Recently, I came across a press release issued by UOB almost a year ago. Basically the bank had compiled a report that seeks to understand and provide an archetype to the spending habits of a cosmopolitan woman (both young and not so young) in Singapore, based on UOB data (which I presume is the credit card spending patterns).
Even though this report was published in June last year, I would think that the content would still be very much relevant now.
The report intrigued me, as it reflected some fascinating statistics. I thought I would share some here.
- Women in Singapore contribute more than 40 per cent to Singapore’s GDP. To be honest, I didn’t realise that it would be so high! I do acknowledge that there are a lot of working women out there, including working mums. But the fact that we are able to contribute 40 percent to the nations economy says a lot! (It’s no wonder why Shinzo Abe has been trying to tap into the female labour force to feed the nation economy. Turns out that it can be pretty substantial!)
- Women are now spending 17 per cent faster than men do on UOB cards (based on a year-on year comparison 2014 compared with 2015). A whopping 17 percent increase in just one year? Woah… that’s pretty significant. But I guess it also helped that 2015 was a pretty good year for us economically. I will be quite interested to see if the statistics hold for 2016 as well.
- Recent data shows that women in Singapore are generally spending more on their credit cards, as their incomes increase and priorities change through different life stages. The older we are, the more we spend? It’s understandable in a way because some of us might be saddled with college fees, and as you are older and get married, there’s the mortgage and with kids along the way, sometimes expenditure could be higher.
Anyway, back to the report. Based on the research findings, UOB then further segmented the group into 3 main archetypes, which are provided below:
Rachel, the digital native, 18 to 25 years old, spends $400 a month where shopping, beauty and eating make up 55 per cent of her total monthly spend.
Born in the age of the internet, Rachel is technologically-savvy and is typically an early adopter of new digital platforms and solutions, such as paying with her smartphone. Social media is integral for her to stay connected with friends and is a medium for self-expression. Rachel is probably pursuing a tertiary education or is a fresh graduate who has just entered the workforce. As a consumer, she is as comfortable in brick-and-mortar stores as she is online, shopping at least twice a month at e-retailers. Rachel values off-the-beaten track travel and dining experiences. When travelling, she seeks to live as the locals do. She prefers short-term rental stays such as Airbnb to hotels.
Michelle, the young professional, 26 to 35 years old, spends $1,000 a month where shopping, beauty and dining make up 52 per cent of her total monthly spend.
Michelle is well-educated and career-focused. Having worked for a few years, she is likely to be financially independent and interested in long-term investments to build her retirement nest egg. Michelle is often strapped for personal time and values spending her weekends with family and friends. When travelling, she is likely to indulge in the finer things in life, such as dining experiences and luxe fashion brands.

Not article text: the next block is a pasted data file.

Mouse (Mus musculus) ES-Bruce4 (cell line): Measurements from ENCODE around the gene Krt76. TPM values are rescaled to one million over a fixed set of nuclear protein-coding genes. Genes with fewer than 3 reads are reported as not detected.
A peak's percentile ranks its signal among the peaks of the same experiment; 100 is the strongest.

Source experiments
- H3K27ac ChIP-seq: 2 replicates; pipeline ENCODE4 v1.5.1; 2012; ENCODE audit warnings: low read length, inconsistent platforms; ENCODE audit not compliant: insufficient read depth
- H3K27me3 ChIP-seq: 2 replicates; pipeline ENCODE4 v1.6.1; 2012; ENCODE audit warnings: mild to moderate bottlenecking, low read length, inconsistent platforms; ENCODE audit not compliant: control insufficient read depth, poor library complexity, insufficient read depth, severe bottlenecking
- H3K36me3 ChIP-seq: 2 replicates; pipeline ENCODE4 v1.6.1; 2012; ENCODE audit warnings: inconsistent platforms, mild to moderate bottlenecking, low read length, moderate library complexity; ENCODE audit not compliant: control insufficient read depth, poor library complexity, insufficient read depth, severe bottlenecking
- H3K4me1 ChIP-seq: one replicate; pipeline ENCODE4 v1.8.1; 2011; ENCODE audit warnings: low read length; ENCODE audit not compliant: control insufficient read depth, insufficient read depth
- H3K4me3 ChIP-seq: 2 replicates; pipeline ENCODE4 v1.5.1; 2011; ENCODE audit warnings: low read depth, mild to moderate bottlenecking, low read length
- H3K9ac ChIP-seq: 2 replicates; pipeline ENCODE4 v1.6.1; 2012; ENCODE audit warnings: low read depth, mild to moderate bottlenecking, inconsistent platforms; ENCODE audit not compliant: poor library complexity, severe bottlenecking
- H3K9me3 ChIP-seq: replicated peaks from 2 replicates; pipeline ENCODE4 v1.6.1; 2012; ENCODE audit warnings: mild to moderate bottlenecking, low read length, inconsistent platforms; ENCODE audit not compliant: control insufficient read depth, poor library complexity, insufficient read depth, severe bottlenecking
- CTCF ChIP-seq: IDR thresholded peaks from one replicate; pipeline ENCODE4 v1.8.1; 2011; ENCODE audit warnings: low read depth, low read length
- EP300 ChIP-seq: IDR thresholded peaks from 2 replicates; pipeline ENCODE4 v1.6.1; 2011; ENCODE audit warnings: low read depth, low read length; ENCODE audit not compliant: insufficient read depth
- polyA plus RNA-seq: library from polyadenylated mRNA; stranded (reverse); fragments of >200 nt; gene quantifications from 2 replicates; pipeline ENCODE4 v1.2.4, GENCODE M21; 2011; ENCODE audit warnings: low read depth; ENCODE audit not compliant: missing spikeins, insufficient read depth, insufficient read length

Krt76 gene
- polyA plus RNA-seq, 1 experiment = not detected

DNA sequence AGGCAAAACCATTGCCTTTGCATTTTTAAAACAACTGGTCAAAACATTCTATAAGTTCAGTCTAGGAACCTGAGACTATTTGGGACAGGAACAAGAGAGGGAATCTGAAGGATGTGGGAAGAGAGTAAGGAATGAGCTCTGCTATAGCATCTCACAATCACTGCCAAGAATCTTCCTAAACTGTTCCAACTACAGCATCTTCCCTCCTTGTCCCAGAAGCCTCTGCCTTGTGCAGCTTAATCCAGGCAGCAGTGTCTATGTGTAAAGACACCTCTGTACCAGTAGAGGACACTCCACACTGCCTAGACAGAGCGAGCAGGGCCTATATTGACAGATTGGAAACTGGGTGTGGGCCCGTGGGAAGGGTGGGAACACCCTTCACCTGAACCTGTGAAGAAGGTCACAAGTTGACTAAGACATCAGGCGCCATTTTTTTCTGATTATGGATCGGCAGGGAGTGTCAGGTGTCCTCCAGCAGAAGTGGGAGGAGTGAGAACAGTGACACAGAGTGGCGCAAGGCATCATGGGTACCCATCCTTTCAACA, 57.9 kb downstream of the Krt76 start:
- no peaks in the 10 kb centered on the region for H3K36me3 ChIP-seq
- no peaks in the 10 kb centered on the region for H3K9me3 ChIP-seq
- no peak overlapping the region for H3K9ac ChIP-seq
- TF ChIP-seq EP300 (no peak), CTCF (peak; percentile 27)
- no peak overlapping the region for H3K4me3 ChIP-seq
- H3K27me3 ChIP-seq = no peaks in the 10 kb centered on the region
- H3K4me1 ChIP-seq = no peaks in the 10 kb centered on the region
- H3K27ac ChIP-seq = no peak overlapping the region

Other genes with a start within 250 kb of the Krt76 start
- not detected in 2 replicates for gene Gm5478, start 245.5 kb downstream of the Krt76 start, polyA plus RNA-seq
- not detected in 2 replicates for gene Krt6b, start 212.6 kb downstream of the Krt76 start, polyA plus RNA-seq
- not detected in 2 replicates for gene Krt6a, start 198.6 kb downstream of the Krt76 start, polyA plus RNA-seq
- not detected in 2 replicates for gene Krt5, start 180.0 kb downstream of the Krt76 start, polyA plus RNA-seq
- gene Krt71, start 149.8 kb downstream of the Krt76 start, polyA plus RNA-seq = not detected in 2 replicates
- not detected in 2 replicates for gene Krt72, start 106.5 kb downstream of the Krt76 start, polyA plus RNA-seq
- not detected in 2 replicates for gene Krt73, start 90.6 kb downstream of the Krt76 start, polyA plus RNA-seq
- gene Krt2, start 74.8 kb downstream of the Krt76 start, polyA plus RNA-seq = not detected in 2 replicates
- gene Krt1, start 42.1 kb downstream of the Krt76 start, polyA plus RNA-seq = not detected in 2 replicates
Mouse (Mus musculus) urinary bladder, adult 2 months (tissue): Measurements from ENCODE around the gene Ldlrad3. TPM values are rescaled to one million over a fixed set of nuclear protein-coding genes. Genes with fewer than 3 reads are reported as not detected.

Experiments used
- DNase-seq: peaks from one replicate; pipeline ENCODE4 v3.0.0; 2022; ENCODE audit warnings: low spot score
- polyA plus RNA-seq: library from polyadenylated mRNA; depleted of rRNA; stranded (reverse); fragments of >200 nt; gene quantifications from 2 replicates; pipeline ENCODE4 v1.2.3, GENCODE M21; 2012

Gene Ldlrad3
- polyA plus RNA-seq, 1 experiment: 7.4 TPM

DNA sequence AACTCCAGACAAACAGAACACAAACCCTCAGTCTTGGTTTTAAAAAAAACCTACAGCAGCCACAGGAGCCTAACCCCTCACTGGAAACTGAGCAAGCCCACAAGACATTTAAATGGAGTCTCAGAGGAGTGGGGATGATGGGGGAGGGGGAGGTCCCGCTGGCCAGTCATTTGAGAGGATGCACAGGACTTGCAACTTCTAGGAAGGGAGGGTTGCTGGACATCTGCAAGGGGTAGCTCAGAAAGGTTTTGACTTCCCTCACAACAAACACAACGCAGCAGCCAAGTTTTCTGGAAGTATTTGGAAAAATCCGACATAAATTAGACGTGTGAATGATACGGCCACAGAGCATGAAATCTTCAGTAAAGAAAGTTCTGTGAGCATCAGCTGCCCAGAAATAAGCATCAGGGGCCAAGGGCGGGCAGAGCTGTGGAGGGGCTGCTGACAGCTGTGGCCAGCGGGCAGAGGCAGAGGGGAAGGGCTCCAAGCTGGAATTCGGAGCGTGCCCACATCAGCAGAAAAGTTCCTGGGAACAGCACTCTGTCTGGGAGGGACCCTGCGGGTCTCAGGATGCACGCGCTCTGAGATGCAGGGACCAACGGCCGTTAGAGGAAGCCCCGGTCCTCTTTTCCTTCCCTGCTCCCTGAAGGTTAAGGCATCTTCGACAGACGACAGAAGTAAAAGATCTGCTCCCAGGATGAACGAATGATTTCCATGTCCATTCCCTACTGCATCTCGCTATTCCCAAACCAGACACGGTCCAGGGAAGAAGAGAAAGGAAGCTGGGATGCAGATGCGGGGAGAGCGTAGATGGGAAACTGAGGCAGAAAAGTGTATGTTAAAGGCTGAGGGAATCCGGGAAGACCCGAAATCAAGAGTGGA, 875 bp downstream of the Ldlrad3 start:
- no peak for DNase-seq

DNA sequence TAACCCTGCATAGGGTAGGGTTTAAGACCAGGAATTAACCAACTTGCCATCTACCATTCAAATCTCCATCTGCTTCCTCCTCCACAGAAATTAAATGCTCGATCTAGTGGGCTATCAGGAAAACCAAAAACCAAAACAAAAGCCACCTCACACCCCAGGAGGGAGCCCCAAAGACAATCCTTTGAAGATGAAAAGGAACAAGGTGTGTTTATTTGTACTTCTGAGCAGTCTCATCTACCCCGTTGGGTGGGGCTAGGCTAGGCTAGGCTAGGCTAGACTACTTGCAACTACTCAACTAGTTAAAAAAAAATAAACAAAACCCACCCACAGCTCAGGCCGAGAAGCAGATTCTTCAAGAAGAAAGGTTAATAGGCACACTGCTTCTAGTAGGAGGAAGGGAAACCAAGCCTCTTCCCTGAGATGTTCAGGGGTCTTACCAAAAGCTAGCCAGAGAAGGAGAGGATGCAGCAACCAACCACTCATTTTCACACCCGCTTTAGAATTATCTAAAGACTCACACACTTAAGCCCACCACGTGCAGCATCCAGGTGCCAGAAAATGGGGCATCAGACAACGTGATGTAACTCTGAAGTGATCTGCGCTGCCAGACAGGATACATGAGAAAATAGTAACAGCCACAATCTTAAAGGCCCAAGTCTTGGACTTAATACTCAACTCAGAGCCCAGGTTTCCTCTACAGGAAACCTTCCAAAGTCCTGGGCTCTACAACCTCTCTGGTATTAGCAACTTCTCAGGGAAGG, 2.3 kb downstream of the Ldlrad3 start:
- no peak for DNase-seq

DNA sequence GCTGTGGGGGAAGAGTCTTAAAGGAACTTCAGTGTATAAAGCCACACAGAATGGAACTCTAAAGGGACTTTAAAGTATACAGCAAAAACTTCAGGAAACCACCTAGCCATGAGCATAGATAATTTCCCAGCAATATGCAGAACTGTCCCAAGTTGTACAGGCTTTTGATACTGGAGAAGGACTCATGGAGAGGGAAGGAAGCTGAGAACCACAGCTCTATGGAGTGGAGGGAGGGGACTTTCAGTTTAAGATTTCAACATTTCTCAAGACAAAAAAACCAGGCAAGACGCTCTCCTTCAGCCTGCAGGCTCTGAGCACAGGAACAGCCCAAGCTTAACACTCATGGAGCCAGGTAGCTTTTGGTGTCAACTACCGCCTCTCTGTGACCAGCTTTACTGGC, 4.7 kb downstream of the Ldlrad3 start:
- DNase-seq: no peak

Christina, the cosmopolitan leader, above 36 years old, who spends $2,000 per month where shopping, medical services, beauty and fitness make up 64 per cent of her total monthly spend.
Established in her profession, Christina is a citizen of the world. Travelling often for work, she can find herself in two different cities in a week. As such, maintaining her health and fitness is of utmost importance. When travelling for leisure, she prefers customised holiday experiences over typical agency tours. Financially-savvy and independent, Christina also maintains an investment portfolio.
At first glance, the numbers show that the older we are, the more we spend. I thought I would further refine the chart a little, to track how much women spend in each group collectively, based on the data provided. I would also further assume these are expenditures on credit card.
Taking Christina aside, what is interesting to note is that for Rachel and Michelle, whose spending in terms of percentage stayed relatively consistent (for the same pool of items), the actual amount itself actually ballooned by more than 50%. I don’t suppose I can attribute it entirely to the cost of baby formula milk powder (if grocery shopping does fall into this category as well), as presumably, most ladies in this group might have been married and have young kids. Quoting the report, “When travelling, she is likely to indulge in the finer things in life, such as dining experiences and luxe fashion brands.” To be honest, I do not think this is just exclusive to when travelling. It’s not unusual for women in this group to indulge in a nice brunch with friends over the weekend, or perhaps buy that Gucci bag that they had lusted for the last 3 months, and finally decided to take the plunge to purchase it.
Then again, Michelle is earning her own keep. She can spend the money however she wants.
Yes she can, and she has every right to. But at the same time, I do hope that Michelle is also financially prudent enough to take control of her own money!
A lot of times, we fall trap into the vicious cycle of wanting more, and spending more with increased income. That is not wrong, but that is also based on the presumption that you have a job that will pay the bills.
What if that job ceased to exist?
What if you were suddenly saddled with debt?
Yes, I am making a lot of pessimistic “what ifs” here but are they really that incredulous?
Actually they might be more imminent then we think.